The Poetry of the Earth

Laying in bed, last night.

No lights, windows open.  Just the fingernail clip of a yellow moon keeping an eye on things.

And a serenade by the end-of-summer choir of crickets.

"How many crickets do you think we are hearing? Like 100? Or 14? Or like a million?"

"I don't know."

"I wonder."

I send a thought out of my 2nd story window, down and into the night, the dark, through the old oak tree branches, slipping to the dewy grass, into the crevices of the tiger lilies.

Goodnight, sweet crickets, constant in this night, rocking me to sleep. Your song nearly makes me weep, carries me softly back thirty years of summer eves.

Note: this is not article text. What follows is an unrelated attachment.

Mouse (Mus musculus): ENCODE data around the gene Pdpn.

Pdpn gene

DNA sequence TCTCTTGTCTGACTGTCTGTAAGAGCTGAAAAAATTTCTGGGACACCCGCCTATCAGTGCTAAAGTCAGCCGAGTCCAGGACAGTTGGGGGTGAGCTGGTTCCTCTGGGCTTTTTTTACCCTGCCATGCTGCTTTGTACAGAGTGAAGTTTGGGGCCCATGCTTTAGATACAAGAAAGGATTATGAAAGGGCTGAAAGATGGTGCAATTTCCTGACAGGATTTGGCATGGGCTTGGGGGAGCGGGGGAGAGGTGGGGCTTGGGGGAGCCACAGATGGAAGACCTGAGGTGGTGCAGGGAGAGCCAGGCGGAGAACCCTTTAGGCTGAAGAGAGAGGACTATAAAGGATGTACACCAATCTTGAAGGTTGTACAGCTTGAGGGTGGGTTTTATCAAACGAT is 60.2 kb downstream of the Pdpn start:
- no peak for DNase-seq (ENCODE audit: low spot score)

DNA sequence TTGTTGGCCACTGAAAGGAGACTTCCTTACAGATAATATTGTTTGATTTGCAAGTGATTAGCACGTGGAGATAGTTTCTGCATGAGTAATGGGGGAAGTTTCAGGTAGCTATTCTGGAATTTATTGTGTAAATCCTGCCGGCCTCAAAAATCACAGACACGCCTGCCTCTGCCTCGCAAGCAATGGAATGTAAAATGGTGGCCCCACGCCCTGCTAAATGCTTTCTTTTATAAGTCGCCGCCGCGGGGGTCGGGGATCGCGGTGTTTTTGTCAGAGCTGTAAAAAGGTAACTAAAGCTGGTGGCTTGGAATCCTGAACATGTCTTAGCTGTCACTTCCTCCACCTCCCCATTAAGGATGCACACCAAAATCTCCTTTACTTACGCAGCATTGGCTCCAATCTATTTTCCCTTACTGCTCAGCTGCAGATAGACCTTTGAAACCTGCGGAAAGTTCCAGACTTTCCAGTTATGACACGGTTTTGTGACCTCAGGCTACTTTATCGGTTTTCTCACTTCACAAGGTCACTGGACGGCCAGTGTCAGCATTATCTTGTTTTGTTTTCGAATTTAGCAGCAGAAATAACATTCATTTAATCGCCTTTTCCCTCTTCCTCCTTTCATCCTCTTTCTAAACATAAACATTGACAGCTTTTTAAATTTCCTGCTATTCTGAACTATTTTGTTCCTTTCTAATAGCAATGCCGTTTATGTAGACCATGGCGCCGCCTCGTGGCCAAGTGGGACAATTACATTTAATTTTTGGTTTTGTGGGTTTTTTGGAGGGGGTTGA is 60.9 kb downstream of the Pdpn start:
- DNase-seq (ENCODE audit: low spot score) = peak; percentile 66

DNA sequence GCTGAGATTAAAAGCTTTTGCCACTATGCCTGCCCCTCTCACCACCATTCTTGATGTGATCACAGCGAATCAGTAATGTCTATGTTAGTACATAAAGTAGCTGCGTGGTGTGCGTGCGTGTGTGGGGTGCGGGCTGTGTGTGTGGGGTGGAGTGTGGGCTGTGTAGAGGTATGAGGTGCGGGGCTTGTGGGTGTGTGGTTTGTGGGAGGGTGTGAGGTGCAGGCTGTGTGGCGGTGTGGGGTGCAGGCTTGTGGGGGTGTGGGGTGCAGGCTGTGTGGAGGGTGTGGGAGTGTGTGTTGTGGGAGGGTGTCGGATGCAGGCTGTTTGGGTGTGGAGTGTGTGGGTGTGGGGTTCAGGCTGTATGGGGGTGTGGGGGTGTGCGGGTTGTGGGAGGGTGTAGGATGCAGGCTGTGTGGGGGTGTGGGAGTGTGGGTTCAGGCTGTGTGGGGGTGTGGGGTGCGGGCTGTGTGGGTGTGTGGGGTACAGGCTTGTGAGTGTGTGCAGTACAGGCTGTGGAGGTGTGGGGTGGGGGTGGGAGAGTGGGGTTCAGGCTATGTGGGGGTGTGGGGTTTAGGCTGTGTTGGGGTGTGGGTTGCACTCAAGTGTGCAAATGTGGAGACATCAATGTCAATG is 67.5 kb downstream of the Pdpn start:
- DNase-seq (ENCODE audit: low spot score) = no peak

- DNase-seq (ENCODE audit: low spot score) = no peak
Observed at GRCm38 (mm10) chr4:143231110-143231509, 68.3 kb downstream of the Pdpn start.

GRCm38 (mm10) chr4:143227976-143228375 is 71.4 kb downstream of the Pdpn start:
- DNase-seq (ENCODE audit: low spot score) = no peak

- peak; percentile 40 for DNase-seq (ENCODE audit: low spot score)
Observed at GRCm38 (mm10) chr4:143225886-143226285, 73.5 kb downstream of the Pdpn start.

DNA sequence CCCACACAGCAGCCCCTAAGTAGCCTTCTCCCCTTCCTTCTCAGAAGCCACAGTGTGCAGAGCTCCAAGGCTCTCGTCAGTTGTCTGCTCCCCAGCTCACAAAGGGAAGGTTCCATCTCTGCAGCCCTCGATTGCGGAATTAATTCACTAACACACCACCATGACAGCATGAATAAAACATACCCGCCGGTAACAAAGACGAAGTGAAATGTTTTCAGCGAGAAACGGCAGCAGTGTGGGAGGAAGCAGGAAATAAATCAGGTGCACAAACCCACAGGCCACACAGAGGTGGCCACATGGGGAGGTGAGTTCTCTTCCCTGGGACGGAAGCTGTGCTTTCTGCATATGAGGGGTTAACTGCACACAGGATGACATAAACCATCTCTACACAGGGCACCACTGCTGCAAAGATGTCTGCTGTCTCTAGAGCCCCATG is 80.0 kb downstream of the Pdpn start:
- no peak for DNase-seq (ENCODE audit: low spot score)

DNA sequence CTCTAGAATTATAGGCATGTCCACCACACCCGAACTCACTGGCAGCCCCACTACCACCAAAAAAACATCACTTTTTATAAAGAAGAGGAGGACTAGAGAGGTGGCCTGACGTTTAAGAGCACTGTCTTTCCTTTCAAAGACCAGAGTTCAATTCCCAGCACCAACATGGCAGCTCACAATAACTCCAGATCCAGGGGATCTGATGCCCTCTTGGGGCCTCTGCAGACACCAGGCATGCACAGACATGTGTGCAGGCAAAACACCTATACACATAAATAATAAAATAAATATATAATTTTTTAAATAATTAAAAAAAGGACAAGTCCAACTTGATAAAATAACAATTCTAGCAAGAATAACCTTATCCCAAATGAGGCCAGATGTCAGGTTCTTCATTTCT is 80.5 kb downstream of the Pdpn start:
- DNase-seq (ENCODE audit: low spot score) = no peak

THE POETRY of earth is never dead:
  When all the birds are faint with the hot sun,
  And hide in cooling trees, a voice will run
From hedge to hedge about the new-mown mead;
That is the Grasshopper’s—he takes the lead        
  In summer luxury,—he has never done
  With his delights; for when tired out with fun
He rests at ease beneath some pleasant weed.
The poetry of earth is ceasing never:
  On a lone winter evening, when the frost      
    Has wrought a silence, from the stove there shrills
The Cricket’s song, in warmth increasing ever,
  And seems to one in drowsiness half lost,
    The Grasshopper’s among some grassy hills.

John Keats, December 30, 1816.